• by adzoox ( 615327 ) * on Tuesday May 13, 2003 @11:59AM (#5945478) Journal
    I read some time back that that a move like this costs the taxpayer/letter sender close to 200 MILLION everytime we change the currency (stamp machines in postoffices) and that it costs companies like Coca Cola several BILLION to change over or update their machines. It makes me think of the motive. Is it the vending machine industry or anti counterfeiting / retailers lobby?

    Moves like this reak of the Sopranos. The same people that make vending/coin change machines also make lottery ticket distribution and numbering systems and slot machines!!

    If the vending industry were smart they'd be lobbying for money readers REQUIRED to accept cash at retail that would authenticate bills and serial numbers OR going to plastic/mark of the beast I suppose would solve the whole thing ;)

  • Anecdote (Score:5, Funny)

    by Schnapple ( 262314 ) <> on Tuesday May 13, 2003 @12:00PM (#5945490) Homepage
    True story: a friend of mine went to a popular burrito joint in town and paid for his $5 burrito with a then-new $20. The cashier somewhat blindly thinks its a then-relatively-new $100, so gives him $95 in change instead of just $15. The friend took the money and left quickly.

    I told him he was all horrible and evil for doing so - but I'm not sure I wouldn't have done the same.

    • Re:Anecdote (Score:5, Funny)

      by digitalsushi ( 137809 ) <> on Tuesday May 13, 2003 @12:12PM (#5945652) Journal
      I gave the first window at Wendy's a 10 dollar bill a few weeks ago, and they gave me back change for a 20. So I told the lady at the second window what she did while giving her a 10 dollar bill, and the lady put the 10 in her pocket and called me "retarded" right before shutting the window. I'm thinking that's ironic somehow.
    • Re:Anecdote (Score:5, Insightful)

      by weston ( 16146 ) <westonsd&canncentral,org> on Tuesday May 13, 2003 @12:22PM (#5945764) Homepage
      True story: last week I was shopping with a friend and the cashier somehow rang up the purchase at about $30 less than it should have been. Said friend pointed this out to the cashier, who then rang up the purchase at the correct price.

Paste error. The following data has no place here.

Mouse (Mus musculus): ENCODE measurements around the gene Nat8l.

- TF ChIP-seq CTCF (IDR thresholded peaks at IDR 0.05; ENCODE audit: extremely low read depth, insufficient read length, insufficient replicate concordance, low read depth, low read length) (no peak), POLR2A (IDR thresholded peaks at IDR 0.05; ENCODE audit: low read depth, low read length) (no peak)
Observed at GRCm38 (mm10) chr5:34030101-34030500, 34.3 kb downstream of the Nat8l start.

So retail folks often make mistakes. Sometimes in your favor, sometimes in favor of the store. Which is more impressive: remaining silent and taking advantage of it, or saying something?

      Especially considering that the more you think about it, the more you realize society runs on trust and relies on people to do the right thing more often than not...
  • Rumanian Lei (Score:4, Informative)

    by neonstz ( 79215 ) on Tuesday May 13, 2003 @12:02PM (#5945505) Homepage

    Some of the Rumanian lei-bills (at least the 10000 bill) are quite difficult to counterfeit (with a standard pc). They have a hole covered with transparent plastic (which also has some kind of watermarking). I don't see why anyone would counterfeit lei though, since the 10000 bill was worth 50 cents or less when I visited Bucharest.

  • by Jah-Wren Ryel ( 80510 ) on Tuesday May 13, 2003 @12:03PM (#5945519)
    At the behest of the FBI (or maybe it is the secret service since counterfeiting is their purview) all color photocopiers in the USA embedded a watermark with a unique serial number identifying the copier used.

    For some reason this fact is not well documented, but here is at least one reference [](pdf) in an IBM report from 1998. See the section on tracking.

    This can be a problem for cheap counterfeiters (well-equipped ones won't have a problem either acquiring a copier on the blackmarket or using a modified one) but it also can suck for whistleblowers making copies of documents. If the copier used can be identified it makes it that much easier for a vengeful company/government to identify the whistleblower and take "corrective action."

  • Time to verify? (Score:4, Insightful)

    by Havokmon ( 89874 ) <> on Tuesday May 13, 2003 @12:04PM (#5945535) Homepage Journal
    "It will still have a different watermark and security strip. You could tell the difference in about 15 seconds," Ferguson said.

    Umm. 15 seconds is the MAX time a credit card terminal should take to authorize a transaction (including dial-time which should only be once if you have a lot of customers in a line). Do they really think people are going to spend that amount of time, PER BILL for each customer?

  • by non ( 130182 ) on Tuesday May 13, 2003 @12:06PM (#5945553) Homepage Journal
    in europe, many stores, kisoks, etc. have purchased small uv light detectors, especially after a flood of fake 50 bills. the interesting thing is that washed bills of any denomination usually fail this test. at one point i had carried a 50 that i had been told was fake by my bank for six months. i went to another bank and asked them about it, they told me that it was real, and then took me downstairs to while they checked it with the 100,000 machine they have. they also explained that there are very simple tests for checking a bill; they have little ridges stamped into the bill that can't be washed off and are very difficult to fake.
  • by guacamolefoo ( 577448 ) on Tuesday May 13, 2003 @12:06PM (#5945569) Homepage Journal
    Date: May 12, 2003
    Re: New version of $20 bill

    Dear Treasury Department (cc to Bureau of Printing and Engraving):

    The new release of the product looks ok. I think it still needs some work, though. There are some additional features that I would like to see in the upcoming $20 bill v. 2.3 beta release:

    1. P2P sharing
    2. Centerfolds (!) (note: not Andrew Jackson - think modern, maybe Denise Richards)
    3. Self-generation (try making paper from those Wizard's Apprentice broomsticks)
    4. Encryption, so that only I can use my bills

    BTW, please, please do implement a "software activation" thingy. That would be really lame.